Right now I'm very busy rounding up early Oscar predictions from our panel of experts so The Envelope can issue racetrack odds. All I'm asking each expert to do is to rank nominees from 1 to 5 in 12 categories, but Gene Seymour of Newsday went to town giving us detailed analysis of each category in extensive text format. So, since he offered these to us so generously, here are his noodlings for your kudos enlightenment and enjoyment.
X - "Brokeback Mountain"
"Good Night, and Good Luck"
The only thing that could brake this juggernaut's momentum — and it’s by no means unlikely — is some manner of "Brokeback" fatigue; e.g., people hearing for so long how "great" the movie is and how it can't possibly match the hype and/or heightened expectations after so many months, blah blah blah. Right now, this minute, none of the other nominees has “Brokeback’s” heart-as-big-as-all-outdoors. And, as we've seen repeatedly over the decades, "heart" trumps every other consideration, especially in this category.
X - Ang Lee, "Brokeback Mountain"
Bennett Miller, "Capote"
Paul Haggis, "Crash"
George Clooney, "Good Night, and Good Luck"
Steven Spielberg, "Munich"
See above. Besides, they've been trying to give one of these to Ang Lee for years. If nothing else, this'll satisfy all those folks who wanted him to get it for "Crouching Possum, Hidden Mastiff" or whatever that thing was called.
X - Philip Seymour Hoffman, "Capote"
Terrence Howard, "Hustle & Flow"
Heath Ledger, "Brokeback Mountain"
Joaquin Phoenix, "Walk the Line"
David Strathairn, "Good Night, and Good Luck"
Earlier in the day, I thought the aforementioned juggernaut was powerful enough to carry everything and everybody connected with it to the winners' circle. But has anyone really seen Heath Ledger out there campaigning for this thing? Possibly I've missed him, but I wonder. (Too many goddamn movies to review keep me in the dark, so to speak.) Philip Seymour Hoffman, meanwhile, is well-liked and highly admired among his peers, who’ve already given him a SAG Award. Pencil him in.
Judi Dench, "Mrs. Henderson Presents"
Felicity Huffman, "Transamerica"
Keira Knightley, "Pride & Prejudice"
Charlize Theron, "North Country"
X - Reese Witherspoon, "Walk the Line"
I like Felicity Huffman and her hubby very much and I'm quite sure that, between them, there's an Oscar coming their way sometime in the coming years. But Huffman’s "Transamerica" turn is one of those situations where you’re more impressed with the performance's assembly process than with the performance itself. On the other hand, there's the all-powerful Reese-ster! A natural reaching the first of what will likely be many peaks. She cannot — and will not — be stopped.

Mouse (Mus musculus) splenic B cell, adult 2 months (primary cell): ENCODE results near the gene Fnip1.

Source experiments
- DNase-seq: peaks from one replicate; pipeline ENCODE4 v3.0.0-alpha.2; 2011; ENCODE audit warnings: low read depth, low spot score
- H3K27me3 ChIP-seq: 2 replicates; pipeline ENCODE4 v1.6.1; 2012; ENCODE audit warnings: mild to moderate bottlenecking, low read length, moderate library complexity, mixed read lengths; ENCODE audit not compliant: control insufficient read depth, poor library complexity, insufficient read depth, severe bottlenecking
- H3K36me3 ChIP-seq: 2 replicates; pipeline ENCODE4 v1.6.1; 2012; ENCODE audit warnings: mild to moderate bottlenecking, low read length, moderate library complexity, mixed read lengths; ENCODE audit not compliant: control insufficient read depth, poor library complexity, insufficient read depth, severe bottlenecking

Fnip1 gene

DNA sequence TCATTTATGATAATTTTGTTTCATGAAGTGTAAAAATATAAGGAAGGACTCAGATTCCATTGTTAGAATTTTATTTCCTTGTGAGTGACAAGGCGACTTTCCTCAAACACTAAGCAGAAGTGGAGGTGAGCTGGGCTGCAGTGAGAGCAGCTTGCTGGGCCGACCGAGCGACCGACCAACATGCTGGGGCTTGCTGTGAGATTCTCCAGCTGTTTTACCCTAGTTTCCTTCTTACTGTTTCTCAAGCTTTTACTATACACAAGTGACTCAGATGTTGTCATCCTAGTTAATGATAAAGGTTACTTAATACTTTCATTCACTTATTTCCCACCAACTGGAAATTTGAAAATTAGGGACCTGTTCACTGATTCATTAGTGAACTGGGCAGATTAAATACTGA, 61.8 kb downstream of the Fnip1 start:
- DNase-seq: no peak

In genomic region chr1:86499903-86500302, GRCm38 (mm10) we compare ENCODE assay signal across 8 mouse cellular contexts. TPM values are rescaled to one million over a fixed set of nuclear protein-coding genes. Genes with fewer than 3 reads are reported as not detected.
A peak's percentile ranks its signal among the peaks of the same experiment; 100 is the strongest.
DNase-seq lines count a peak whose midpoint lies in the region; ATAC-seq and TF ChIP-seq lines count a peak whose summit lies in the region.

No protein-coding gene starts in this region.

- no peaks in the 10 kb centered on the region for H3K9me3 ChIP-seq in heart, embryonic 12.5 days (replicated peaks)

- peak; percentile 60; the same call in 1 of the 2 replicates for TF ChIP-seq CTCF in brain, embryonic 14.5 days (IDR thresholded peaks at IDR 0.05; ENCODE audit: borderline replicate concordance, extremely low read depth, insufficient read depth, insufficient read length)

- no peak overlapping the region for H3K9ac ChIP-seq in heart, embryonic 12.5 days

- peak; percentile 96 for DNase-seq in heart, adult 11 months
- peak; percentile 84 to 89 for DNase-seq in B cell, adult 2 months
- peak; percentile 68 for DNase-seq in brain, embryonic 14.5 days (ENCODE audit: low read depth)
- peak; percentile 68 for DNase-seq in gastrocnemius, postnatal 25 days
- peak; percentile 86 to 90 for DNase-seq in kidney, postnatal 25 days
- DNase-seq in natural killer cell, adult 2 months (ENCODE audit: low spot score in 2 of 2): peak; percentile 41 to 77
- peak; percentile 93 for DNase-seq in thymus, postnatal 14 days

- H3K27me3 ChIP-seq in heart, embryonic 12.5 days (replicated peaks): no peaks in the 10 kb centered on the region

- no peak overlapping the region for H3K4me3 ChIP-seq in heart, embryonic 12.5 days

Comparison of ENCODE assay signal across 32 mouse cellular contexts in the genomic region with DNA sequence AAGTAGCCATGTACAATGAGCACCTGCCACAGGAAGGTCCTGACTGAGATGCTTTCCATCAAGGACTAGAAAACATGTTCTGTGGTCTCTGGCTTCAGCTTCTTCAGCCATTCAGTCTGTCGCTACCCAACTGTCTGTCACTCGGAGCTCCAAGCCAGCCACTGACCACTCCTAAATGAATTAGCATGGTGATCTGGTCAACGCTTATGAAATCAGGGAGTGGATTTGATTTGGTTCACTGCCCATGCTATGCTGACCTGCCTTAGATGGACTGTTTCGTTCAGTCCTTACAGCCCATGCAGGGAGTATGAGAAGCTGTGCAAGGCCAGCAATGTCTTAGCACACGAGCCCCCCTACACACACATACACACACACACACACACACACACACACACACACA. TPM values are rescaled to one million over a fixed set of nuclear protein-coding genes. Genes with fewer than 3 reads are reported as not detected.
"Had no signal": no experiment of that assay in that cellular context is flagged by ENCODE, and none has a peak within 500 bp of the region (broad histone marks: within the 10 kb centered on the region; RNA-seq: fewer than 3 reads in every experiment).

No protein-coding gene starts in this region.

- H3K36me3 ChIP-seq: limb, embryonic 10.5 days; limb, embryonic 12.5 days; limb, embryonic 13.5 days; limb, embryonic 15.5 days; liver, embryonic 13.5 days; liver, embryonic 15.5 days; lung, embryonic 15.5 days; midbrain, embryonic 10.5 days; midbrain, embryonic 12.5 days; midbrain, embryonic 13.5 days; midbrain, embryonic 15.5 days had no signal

BEST SUPPORTING ACTOR
George Clooney, "Syriana"
Matt Dillon, "Crash"
X - Paul Giamatti, "Cinderella Man"
Jake Gyllenhaal, "Brokeback Mountain"
William Hurt, "A History of Violence"
I'm going strictly by SAG on this right now, though I think this is the one category where things can easily change in the remaining couple weeks of balloting.
BEST SUPPORTING ACTRESS
Amy Adams, "Junebug"
Catherine Keener, "Capote"
Frances McDormand, "North Country"
X - Rachel Weisz, "The Constant Gardener"
Michelle Williams, "Brokeback Mountain"
Wide, wide open. But then, this category usually is. Once again, I’m going along with SAG for now. But Adams has been making herself more visible (as she should) and you know how much they love giving ingenues and newcomers this trophy.
BEST ORIGINAL SCREENPLAY
X - Paul Haggis and Bobby Moresco, "Crash"
George Clooney and Grant Heslov, "Good Night, and Good Luck"
Woody Allen, "Match Point"
Noah Baumbach, "The Squid and the Whale"
Steven Gaghan, "Syriana"
No way is this movie coming away empty-handed. Not after one of the most remarkable, attention-getting campaigns in recent memory.
BEST ADAPTED SCREENPLAY
X - Larry McMurtry and Diana Ossana, "Brokeback Mountain"
Dan Futterman, "Capote"
Jeffrey Caine, "The Constant Gardener"
Josh Olson, "A History of Violence"
Tony Kushner and Eric Roth, "Munich"
Book it in bronze, baby, though there are some who really go for Futterman’s fine work here.
BEST FOREIGN LANGUAGE FILM
"Don't Tell" (Italy)
"Joyeux Noël" (France)
"Paradise Now" (Palestine)
"Sophie Scholl - The Final Days" (Germany)
X - "Tsotsi" (South Africa)
My lone "oh-what-the-hell" pick of this round. I’ve nothing to go on except the swoons it generated towards the end of last fall’s Toronto Film Festival.
BEST ANIMATED FILM
"Howl's Moving Castle," Hayao Miyazaki
"Tim Burton's Corpse Bride," Tim Burton and Mike Johnson
X - "Wallace & Gromit: Curse of the Were-Rabbit," Nick Park and Steve Box
It's not their best, but after the W&G boys' consistent wins in the animated shorts competition, it'd be hard to imagine them losing their first time up for features.
BEST ORIGINAL SCORE
X - "Brokeback Mountain," Gustavo Santaolalla
"The Constant Gardener," Alberto Iglesias
"Memoirs of a Geisha," John Williams
"Munich," John Williams
"Pride & Prejudice," Dario Marianelli
Even though John Williams could very well hear his name announced. Yet again.
BEST ORIGINAL SONG
"In the Deep" from "Crash," Music by Kathleen "Bird" York and Michael Becker; Lyrics by Kathleen "Bird" York
"It's Hard Out Here for a Pimp" from "Hustle & Flow," Music and Lyrics by Jordan Houston, Cedric Coleman and Paul Beauregard
X - "Travelin' Thru" from "Transamerica," Music and Lyric by Dolly Parton
The "Hustle & Flow" theme was catchier than a hundred butterfly nets. Still, the songwriters who vote in this category sometimes react badly to things that are too hip-hop. I'd have to listen again to Dolly's tune to see if it’s just catchy enough to steal the statue.